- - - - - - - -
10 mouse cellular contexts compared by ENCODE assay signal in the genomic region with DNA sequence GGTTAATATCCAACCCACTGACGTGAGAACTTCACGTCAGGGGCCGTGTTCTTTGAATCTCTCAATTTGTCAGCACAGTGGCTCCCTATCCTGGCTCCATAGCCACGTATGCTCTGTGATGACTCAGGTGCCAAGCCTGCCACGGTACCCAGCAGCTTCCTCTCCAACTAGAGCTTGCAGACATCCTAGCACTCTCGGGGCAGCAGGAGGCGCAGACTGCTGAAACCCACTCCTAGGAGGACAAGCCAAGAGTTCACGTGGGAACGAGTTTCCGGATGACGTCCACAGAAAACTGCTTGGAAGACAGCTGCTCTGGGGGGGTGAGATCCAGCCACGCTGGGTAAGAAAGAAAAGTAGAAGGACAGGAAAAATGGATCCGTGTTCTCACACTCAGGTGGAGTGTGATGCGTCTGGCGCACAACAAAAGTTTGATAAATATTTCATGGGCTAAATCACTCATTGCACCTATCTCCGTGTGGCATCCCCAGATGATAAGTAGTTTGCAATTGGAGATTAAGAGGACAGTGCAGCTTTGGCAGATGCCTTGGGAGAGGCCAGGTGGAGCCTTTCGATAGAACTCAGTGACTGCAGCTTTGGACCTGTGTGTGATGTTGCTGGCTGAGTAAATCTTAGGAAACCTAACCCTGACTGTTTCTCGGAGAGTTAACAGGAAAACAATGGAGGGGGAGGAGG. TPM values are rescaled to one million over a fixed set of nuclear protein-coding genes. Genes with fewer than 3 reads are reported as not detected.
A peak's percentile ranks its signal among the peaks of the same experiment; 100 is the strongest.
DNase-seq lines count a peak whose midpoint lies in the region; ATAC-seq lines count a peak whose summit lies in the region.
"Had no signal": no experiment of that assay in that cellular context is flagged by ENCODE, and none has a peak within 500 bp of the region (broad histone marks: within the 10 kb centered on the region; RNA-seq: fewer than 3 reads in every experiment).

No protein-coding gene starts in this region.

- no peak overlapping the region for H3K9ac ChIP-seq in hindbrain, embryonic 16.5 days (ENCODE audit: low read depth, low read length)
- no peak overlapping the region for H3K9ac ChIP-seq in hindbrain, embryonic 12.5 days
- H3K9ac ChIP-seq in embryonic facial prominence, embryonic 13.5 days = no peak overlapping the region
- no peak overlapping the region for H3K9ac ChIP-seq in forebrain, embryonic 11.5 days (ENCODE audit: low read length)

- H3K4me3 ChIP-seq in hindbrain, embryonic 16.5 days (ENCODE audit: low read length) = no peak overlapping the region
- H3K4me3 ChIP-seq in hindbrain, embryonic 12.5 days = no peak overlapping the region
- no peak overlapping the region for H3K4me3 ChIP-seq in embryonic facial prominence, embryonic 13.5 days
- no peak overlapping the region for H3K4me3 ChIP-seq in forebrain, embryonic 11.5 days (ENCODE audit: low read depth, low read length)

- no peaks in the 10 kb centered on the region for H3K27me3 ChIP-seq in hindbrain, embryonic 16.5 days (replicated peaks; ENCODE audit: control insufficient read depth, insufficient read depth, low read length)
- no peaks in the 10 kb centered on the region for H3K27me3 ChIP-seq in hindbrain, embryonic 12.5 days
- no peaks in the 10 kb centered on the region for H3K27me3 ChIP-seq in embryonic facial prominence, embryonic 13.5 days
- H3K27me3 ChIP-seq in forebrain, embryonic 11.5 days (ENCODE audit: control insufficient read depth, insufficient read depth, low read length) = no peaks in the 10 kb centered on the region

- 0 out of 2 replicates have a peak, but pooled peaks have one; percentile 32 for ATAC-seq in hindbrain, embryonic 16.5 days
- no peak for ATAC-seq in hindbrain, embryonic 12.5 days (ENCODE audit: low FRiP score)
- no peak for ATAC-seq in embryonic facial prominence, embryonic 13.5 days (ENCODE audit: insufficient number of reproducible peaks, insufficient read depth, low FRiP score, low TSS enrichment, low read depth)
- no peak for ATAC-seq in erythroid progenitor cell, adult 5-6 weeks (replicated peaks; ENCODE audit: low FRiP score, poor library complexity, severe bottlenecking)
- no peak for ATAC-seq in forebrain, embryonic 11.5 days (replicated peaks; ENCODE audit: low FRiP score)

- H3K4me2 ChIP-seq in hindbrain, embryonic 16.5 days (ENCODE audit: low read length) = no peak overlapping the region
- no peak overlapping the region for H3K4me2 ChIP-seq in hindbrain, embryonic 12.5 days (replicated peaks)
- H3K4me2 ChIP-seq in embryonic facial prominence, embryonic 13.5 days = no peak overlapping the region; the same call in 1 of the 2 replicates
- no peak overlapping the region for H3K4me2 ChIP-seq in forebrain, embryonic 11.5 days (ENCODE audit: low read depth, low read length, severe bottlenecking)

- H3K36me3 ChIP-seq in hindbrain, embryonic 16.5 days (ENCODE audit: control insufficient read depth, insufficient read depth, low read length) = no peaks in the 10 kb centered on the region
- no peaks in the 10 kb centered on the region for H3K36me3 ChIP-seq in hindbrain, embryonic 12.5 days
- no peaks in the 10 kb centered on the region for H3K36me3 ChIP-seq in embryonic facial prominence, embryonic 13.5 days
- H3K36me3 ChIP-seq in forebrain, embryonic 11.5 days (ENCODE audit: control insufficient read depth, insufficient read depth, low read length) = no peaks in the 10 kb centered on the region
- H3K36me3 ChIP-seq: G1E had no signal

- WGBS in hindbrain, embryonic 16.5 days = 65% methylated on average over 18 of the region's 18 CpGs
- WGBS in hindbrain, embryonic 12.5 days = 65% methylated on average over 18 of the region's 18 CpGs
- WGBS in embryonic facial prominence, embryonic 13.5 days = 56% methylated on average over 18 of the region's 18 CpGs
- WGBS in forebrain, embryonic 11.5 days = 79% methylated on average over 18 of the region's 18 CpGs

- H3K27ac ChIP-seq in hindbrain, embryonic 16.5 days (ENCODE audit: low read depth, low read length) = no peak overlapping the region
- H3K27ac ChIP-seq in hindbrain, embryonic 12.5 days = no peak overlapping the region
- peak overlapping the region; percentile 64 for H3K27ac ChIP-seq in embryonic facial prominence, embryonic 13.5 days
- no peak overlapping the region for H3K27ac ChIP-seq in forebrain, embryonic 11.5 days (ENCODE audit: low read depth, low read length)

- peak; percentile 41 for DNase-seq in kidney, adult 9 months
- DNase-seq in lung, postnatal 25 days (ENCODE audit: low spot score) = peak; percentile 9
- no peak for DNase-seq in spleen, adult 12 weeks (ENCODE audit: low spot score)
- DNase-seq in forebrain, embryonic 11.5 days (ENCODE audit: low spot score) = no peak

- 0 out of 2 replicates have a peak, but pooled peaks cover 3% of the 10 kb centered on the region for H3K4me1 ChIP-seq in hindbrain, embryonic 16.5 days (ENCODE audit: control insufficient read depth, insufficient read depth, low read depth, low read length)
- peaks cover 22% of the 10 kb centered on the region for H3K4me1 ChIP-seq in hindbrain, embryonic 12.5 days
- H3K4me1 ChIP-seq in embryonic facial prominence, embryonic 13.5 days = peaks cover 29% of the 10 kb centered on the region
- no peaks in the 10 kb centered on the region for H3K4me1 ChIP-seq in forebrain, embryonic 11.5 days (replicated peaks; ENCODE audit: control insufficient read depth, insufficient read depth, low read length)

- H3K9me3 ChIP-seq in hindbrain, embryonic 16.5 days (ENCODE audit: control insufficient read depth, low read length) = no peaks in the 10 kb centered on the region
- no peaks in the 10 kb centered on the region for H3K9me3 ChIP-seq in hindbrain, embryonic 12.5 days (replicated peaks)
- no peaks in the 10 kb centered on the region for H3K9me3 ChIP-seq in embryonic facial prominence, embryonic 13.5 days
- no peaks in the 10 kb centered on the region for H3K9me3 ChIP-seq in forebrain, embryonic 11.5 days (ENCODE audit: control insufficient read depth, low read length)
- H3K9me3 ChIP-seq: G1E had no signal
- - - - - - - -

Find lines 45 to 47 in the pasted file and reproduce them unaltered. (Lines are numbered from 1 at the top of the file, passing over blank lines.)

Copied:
- peaks cover 22% of the 10 kb centered on the region for H3K4me1 ChIP-seq in hindbrain, embryonic 12.5 days
- H3K4me1 ChIP-seq in embryonic facial prominence, embryonic 13.5 days = peaks cover 29% of the 10 kb centered on the region
- no peaks in the 10 kb centered on the region for H3K4me1 ChIP-seq in forebrain, embryonic 11.5 days (replicated peaks; ENCODE audit: control insufficient read depth, insufficient read depth, low read length)